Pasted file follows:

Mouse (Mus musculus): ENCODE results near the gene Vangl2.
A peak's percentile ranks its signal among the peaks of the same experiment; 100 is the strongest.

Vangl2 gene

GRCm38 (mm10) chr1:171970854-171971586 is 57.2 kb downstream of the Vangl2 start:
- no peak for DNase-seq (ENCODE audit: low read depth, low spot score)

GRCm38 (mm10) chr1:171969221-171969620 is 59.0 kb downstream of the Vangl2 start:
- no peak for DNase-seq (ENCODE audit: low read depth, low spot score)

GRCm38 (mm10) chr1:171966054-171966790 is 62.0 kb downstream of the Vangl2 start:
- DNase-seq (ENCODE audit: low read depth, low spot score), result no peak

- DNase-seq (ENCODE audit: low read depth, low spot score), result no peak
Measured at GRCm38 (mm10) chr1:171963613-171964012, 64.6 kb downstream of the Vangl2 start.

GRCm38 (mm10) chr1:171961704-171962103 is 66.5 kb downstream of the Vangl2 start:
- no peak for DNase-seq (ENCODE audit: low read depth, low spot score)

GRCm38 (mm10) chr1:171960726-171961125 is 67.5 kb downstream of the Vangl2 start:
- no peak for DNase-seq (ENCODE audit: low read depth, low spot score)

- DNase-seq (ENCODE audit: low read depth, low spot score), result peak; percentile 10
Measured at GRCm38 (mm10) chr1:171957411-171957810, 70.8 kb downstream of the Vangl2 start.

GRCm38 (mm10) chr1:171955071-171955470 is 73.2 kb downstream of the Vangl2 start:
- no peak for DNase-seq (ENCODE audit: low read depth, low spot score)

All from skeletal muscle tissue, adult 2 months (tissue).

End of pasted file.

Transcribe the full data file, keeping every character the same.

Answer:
Mouse (Mus musculus): ENCODE results near the gene Vangl2.
A peak's percentile ranks its signal among the peaks of the same experiment; 100 is the strongest.

Vangl2 gene

GRCm38 (mm10) chr1:171970854-171971586 is 57.2 kb downstream of the Vangl2 start:
- no peak for DNase-seq (ENCODE audit: low read depth, low spot score)

GRCm38 (mm10) chr1:171969221-171969620 is 59.0 kb downstream of the Vangl2 start:
- no peak for DNase-seq (ENCODE audit: low read depth, low spot score)

GRCm38 (mm10) chr1:171966054-171966790 is 62.0 kb downstream of the Vangl2 start:
- DNase-seq (ENCODE audit: low read depth, low spot score), result no peak

- DNase-seq (ENCODE audit: low read depth, low spot score), result no peak
Measured at GRCm38 (mm10) chr1:171963613-171964012, 64.6 kb downstream of the Vangl2 start.

GRCm38 (mm10) chr1:171961704-171962103 is 66.5 kb downstream of the Vangl2 start:
- no peak for DNase-seq (ENCODE audit: low read depth, low spot score)

GRCm38 (mm10) chr1:171960726-171961125 is 67.5 kb downstream of the Vangl2 start:
- no peak for DNase-seq (ENCODE audit: low read depth, low spot score)

- DNase-seq (ENCODE audit: low read depth, low spot score), result peak; percentile 10
Measured at GRCm38 (mm10) chr1:171957411-171957810, 70.8 kb downstream of the Vangl2 start.

GRCm38 (mm10) chr1:171955071-171955470 is 73.2 kb downstream of the Vangl2 start:
- no peak for DNase-seq (ENCODE audit: low read depth, low spot score)

All from skeletal muscle tissue, adult 2 months (tissue).